2. The LEO Computers Society is committed to promoting and protecting LEO’s history. Membership of the Society is open to all ex-employees of LEO Computers and its succeeding companies, anyone who worked with a LEO computer and anyone with a specific interest in the history of LEO Computers. Among its members are pioneers from the very early days of computing and membership is currently free of charge. Visit Follow @leocomputers51.

3. Established in 2006, the Centre for Computing History is a charitable heritage organisation with a strong focus on learning. Since opening in Cambridge in August 2013, the Centre has helped people understand how tech has shaped the modern world and revolutionised the way we live, work and play through interactive displays and exhibitions, our schools programme, learning events and workshops, and an astonishing collection of computers old and new. Visit Follow @computermuseum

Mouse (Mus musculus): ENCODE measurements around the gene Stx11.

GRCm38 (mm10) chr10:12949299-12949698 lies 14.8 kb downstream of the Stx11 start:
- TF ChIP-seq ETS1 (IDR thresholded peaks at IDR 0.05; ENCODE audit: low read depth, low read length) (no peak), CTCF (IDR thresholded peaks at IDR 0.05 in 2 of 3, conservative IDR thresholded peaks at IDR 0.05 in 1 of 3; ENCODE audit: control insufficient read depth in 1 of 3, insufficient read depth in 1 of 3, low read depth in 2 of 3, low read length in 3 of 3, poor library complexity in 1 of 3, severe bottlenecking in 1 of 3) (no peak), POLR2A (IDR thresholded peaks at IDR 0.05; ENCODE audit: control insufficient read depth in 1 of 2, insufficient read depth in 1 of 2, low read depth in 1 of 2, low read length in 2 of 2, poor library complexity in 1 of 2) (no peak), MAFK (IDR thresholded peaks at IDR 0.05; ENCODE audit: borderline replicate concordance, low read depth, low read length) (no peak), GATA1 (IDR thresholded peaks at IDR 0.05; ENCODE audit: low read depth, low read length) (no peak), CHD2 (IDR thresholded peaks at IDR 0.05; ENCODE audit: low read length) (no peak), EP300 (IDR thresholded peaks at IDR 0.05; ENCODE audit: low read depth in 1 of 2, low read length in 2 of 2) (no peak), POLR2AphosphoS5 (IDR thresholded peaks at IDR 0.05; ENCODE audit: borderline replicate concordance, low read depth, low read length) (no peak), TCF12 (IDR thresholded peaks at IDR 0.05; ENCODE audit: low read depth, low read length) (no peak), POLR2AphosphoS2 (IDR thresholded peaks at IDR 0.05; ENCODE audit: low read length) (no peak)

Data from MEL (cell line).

4. Using money raised by the National Lottery, The National Lottery Heritage Fund inspires, leads and resources the UK’s heritage to create positive and lasting change for people and communities, now and in the future. Since The National Lottery began in 1994, National Lottery players have raised over £43 billion for projects and more than 635,000 grants have been awarded across the UK. Follow @HeritageFundUK on Twitter, Facebook and Instagram and use #NationalLotteryHeritageFund

 For further information on the museum, the Society, the LEO project or for images, please contact: Lisa McGerty (, 01223 214446 / 07825 794791) or Peter Byford (, 07944 038489).